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'Small firms driving IT growth'

By T E Narasimhan
August 14, 2012 10:46 IST
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Small and mid-sized IT companies offer the best way to take advantage of the next stage of the emerging market growth story. According to Nasscom, the apex body for the IT industry, the industry expects to grow by 11-14 per cent and this growth will be driven by small and medium companies, which are performing better than tier-I companies.

Nasscom President Som Mittal has said growth will mainly be due to medium and small companies, which are growing at around 20 per cent. However, a review is due in October, he said.

An analysis of 17 tier-II IT firms reveals a combined first-quarter growth of 38.4 per cent in revenue and 78 per cent in net profit over the year-ago levels. Besides, half of the companies among the 14 tier-II players that reported double-digit top line growth surpassed the revenue growth reported by each of the top four firms.

Some of the mid-tier companies that reported strong growth include Geometric, KPIT Cummins, Hexaware Technologies, Mastek, NIIT, Take Solutions and Zensar Technologies. In contrast, top-tier players such as Infosys and Wipro reported deceleration in sales and profit growth.

Mittal says small and mid-sized companies were the worst hit in the 2008 crisis, but they managed to turn around in the last three years, since their focus was on penetration and customer specifications.

K Purushothaman, Nasscom's regional director (south), added, "The other factors include customer engagement and their ability to provide a value proposition to the customers."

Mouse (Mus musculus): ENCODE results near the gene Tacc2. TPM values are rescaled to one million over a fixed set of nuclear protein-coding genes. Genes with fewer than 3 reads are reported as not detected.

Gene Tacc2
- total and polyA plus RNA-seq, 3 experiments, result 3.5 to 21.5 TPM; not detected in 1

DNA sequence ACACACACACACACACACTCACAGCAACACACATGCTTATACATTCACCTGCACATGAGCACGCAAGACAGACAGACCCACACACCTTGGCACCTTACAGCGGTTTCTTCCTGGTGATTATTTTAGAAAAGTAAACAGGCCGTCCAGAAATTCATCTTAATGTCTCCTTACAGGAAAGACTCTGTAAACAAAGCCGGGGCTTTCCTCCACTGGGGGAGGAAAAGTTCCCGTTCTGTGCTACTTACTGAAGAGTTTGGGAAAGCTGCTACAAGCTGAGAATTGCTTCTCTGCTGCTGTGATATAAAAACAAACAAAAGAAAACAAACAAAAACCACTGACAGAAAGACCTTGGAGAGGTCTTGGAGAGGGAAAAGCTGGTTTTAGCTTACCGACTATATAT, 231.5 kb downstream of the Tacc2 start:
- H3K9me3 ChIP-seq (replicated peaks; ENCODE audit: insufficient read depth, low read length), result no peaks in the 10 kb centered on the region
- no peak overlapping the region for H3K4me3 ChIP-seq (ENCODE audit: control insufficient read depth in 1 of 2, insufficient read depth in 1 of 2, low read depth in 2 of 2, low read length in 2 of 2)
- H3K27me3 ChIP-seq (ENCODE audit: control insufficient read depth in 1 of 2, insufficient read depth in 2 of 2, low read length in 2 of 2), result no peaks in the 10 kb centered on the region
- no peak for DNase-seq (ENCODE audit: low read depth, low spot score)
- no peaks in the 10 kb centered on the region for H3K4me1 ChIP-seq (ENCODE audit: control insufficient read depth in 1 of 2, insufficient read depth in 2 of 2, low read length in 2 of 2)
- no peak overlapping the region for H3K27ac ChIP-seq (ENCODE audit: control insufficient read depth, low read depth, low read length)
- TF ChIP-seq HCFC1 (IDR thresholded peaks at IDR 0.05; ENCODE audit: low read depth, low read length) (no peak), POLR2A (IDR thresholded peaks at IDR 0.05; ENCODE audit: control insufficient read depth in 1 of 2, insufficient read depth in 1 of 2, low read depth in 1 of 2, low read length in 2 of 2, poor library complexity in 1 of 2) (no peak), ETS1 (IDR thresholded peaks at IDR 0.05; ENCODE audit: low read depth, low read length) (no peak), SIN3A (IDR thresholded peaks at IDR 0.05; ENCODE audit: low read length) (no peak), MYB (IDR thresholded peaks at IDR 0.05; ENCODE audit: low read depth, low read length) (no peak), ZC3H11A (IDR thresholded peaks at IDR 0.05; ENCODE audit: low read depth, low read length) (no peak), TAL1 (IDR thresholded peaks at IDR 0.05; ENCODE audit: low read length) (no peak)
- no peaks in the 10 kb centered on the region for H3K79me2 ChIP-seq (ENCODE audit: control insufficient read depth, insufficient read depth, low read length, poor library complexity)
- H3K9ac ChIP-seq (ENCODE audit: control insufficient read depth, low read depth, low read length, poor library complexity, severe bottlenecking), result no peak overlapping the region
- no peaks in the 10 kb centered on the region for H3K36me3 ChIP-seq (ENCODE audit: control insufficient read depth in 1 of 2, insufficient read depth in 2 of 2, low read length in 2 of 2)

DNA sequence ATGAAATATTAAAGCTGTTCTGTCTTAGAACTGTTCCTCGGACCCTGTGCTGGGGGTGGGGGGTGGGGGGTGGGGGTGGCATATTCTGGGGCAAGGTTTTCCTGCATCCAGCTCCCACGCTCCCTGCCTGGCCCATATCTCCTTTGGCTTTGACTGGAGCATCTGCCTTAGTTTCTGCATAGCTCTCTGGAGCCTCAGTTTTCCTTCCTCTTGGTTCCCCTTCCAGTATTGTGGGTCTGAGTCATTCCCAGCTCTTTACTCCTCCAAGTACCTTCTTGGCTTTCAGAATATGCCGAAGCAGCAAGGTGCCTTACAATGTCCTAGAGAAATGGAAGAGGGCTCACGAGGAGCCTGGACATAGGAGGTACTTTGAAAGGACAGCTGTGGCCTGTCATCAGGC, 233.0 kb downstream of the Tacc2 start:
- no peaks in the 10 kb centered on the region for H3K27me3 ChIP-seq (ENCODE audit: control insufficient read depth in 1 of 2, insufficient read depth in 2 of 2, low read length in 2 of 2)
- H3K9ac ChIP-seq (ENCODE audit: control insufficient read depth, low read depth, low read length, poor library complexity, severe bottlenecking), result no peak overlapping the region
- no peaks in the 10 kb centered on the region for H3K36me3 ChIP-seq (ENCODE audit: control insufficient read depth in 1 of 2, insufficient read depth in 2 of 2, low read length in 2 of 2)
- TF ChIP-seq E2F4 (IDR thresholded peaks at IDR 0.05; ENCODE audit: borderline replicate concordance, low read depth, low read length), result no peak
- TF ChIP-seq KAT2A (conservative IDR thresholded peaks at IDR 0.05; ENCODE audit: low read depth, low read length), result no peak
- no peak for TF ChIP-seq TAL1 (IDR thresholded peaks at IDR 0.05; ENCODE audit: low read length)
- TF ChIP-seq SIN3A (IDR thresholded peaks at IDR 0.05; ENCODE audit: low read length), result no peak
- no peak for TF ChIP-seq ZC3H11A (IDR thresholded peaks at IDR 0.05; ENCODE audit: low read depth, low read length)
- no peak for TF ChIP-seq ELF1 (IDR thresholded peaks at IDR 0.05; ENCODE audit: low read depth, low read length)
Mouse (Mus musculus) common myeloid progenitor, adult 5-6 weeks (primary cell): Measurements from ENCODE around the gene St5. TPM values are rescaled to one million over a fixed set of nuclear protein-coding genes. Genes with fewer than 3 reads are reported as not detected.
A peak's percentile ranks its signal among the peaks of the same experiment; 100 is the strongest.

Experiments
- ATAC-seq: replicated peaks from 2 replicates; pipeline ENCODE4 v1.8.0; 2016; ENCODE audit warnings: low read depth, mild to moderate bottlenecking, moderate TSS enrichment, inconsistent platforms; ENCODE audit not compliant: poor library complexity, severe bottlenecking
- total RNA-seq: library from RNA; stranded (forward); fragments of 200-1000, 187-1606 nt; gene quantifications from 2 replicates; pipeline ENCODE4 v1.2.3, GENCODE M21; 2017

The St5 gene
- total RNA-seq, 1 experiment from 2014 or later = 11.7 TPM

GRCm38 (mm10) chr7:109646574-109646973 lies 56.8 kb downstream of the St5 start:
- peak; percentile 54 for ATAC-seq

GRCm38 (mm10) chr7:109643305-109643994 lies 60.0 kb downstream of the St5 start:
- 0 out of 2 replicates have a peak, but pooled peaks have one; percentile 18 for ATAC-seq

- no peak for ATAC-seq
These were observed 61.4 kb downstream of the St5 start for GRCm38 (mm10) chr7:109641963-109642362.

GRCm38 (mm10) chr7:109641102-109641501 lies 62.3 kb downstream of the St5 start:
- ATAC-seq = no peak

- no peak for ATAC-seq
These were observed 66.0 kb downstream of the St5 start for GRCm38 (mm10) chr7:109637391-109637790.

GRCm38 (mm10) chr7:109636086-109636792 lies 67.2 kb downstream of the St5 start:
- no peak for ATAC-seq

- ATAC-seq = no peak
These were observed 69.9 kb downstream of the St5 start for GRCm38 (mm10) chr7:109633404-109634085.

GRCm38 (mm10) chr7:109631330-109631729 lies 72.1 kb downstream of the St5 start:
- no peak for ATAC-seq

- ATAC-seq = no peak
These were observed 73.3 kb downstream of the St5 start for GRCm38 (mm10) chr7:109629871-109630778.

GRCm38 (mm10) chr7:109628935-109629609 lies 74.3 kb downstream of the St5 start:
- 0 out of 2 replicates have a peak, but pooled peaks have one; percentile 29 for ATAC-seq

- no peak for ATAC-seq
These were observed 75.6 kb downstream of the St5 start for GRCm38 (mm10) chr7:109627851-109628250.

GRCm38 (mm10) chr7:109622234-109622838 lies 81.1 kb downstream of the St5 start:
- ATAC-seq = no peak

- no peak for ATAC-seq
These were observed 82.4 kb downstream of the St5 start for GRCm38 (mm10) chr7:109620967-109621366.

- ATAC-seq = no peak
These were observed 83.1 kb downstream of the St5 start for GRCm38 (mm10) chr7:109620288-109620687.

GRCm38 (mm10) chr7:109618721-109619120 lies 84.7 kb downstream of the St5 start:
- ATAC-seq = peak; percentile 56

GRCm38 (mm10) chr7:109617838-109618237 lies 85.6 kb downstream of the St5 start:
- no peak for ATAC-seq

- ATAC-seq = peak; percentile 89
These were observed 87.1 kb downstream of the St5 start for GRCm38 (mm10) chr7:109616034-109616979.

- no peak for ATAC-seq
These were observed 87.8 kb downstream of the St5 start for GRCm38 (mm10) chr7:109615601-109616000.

A senior industry official said, "Gone are the days when the brand plays a role. Today, what matters is solutions. It is no longer small, medium or large, but who is providing solutions at a better cost."

S Sridharan, managing director, Take Solutions, added that one of the major differentiators between the large and medium companies is a focus on the niche segment. His company reported a 37.6 per cent increase in revenue during the first quarter at Rs 221.4 crore (Rs 22.1 billion), compared to the year-ago level.

"This was due to our focus on niche segments -- life

sciences and supply chain management," he said.

Today customers are not only outsourcing IT implementation, but also the business side. For instance, some life science customers have started outsourcing work related to regulatory filings, Sridharan said.

The other players operating in niche segments include MindTree in Bluetooth technology and NIIT in cargo handling and airline systems solutions at airports. NIIT's clients include the airports at Beijing, Hong Kong, Singapore and Taiwan.

Mid-size companies are also able to win deals that big corporates are unable to, for cost reasons, said Sridharan. Data compiled by TPI, a leading independent sourcing data and advisory firm, reveal that deals in the $25-99 million range grew 15 per cent between 2007 and 2011, but far more modestly in the $100-999 million range.

George John Vettah, managing director, Kallos Solutions, added that as deal size is coming down, smaller companies like his are able to participate in global bids. The slowdown has opened new opportunities for them.

Besides, recent developments in the industry -- including cloud and mobile technologies -- enable SMEs to service global markets while being located in a remote place in India.

Vettah's office in Chennai caters to both domestic and international clients. His company's product, KServe HRMs,   was recently adopted by companies in Saudi Arabia and Hong Kong. In the last four years the company's product revenues have reported a compounded annual growth of over 70 per cent, he said.

However, small companies struggle to get good people. Sridharan says, "Today, 20 per cent of our company's work force are domain specialists. Retaining them is the biggest challenge."

Sarada, who heads CI.COM (P) LTD , said, "Nimbleness towards change is faster in small companies as compared to large ones and every contract is a million-dollar contract, so the value for us will be high and so will the relationship with the customer."

"Smaller companies have grown during the recession," she said. Her company grew over 300 per cent between 2008 and 2011 and is on the verge of closing a Rs 2 crore (Rs 20 million) contract.

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T E Narasimhan in Chennai
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